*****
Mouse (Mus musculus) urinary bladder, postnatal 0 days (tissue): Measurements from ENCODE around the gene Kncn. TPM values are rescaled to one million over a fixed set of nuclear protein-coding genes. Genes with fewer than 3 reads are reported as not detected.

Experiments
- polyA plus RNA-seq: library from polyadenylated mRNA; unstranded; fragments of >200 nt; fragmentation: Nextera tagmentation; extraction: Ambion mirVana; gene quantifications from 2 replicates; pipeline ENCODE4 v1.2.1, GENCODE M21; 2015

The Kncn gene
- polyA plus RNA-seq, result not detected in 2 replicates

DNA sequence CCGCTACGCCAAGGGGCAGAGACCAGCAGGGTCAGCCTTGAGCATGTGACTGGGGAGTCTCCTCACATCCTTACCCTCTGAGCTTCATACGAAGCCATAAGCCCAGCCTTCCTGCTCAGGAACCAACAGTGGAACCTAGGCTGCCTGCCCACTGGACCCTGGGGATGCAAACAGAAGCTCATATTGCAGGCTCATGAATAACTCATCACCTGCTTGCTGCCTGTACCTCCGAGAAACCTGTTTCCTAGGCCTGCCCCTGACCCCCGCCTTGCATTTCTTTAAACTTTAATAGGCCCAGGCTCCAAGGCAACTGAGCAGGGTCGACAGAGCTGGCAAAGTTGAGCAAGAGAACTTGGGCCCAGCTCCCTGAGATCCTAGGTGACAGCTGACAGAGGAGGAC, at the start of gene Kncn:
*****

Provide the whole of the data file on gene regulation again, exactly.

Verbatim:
Mouse (Mus musculus) urinary bladder, postnatal 0 days (tissue): Measurements from ENCODE around the gene Kncn. TPM values are rescaled to one million over a fixed set of nuclear protein-coding genes. Genes with fewer than 3 reads are reported as not detected.

Experiments
- polyA plus RNA-seq: library from polyadenylated mRNA; unstranded; fragments of >200 nt; fragmentation: Nextera tagmentation; extraction: Ambion mirVana; gene quantifications from 2 replicates; pipeline ENCODE4 v1.2.1, GENCODE M21; 2015

The Kncn gene
- polyA plus RNA-seq, result not detected in 2 replicates

DNA sequence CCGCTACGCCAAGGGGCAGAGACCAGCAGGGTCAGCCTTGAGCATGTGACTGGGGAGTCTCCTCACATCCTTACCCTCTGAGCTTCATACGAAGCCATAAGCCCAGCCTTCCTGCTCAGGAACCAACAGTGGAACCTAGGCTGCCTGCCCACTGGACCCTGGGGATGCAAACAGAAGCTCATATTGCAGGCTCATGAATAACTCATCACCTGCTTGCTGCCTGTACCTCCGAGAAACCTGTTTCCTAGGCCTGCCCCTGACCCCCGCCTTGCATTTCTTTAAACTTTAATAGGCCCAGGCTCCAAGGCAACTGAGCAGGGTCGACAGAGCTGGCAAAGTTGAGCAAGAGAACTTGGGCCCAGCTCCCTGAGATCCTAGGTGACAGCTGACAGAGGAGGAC, at the start of gene Kncn: